For all the hype leading up to Facebook's Initial Public Offering (IPO) in May of this year, it's somewhat hard to believe the social networking site is performing so poorly in the stock market. It's not shocking that Facebook hasn't lived up to all those inflated valuations that came courtesy of hefty private investments before being traded on the public market, but would you have guessed it would become the second worst performing IPO post share lock-up? Let us explain if you don't know what that means.
Some two billion shares held by early investors and employees are now eligible to be sold, whereas previously they were tied up in a so-called "lock-up" period for 90 days. The idea is to prevent early investors and insiders from dumping stock on the first day.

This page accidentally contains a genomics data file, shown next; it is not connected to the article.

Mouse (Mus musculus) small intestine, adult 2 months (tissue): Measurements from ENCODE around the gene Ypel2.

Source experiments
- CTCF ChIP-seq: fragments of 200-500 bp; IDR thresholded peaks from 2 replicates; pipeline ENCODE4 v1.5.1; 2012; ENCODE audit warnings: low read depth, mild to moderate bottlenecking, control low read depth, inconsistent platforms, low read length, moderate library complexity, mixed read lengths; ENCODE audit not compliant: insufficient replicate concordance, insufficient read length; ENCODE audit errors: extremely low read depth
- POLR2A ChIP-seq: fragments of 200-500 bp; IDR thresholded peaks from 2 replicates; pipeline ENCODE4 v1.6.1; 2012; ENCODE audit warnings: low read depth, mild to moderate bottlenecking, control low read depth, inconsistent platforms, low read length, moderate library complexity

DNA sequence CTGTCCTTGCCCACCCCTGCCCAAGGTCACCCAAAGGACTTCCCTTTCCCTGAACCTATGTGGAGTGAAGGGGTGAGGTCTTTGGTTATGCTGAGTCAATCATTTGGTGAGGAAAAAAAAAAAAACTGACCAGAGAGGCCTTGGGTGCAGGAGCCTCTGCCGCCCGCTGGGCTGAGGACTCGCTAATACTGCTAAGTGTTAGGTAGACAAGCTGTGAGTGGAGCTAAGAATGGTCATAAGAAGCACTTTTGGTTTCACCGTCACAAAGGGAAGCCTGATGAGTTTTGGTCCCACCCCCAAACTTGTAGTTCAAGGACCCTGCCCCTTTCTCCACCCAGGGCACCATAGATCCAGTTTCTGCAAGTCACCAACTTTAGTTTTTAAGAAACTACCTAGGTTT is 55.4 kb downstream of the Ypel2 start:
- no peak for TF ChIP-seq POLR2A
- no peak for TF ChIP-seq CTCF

Now that the lockup period is over, investors can't rid themselves of Facebook shares quick enough, and as a result, the social networking site's stock is tanking. Facebook shares are currently trading for around $19 a pop. It's the first time the company's stock has dropped below $20, which has now lost 50 percent of its value since debuting in May at $38.
According to Bloomberg, only Zynga has performed worse in post lock-up trading, which dropped 7.9 percent on the first day insiders could trade stock.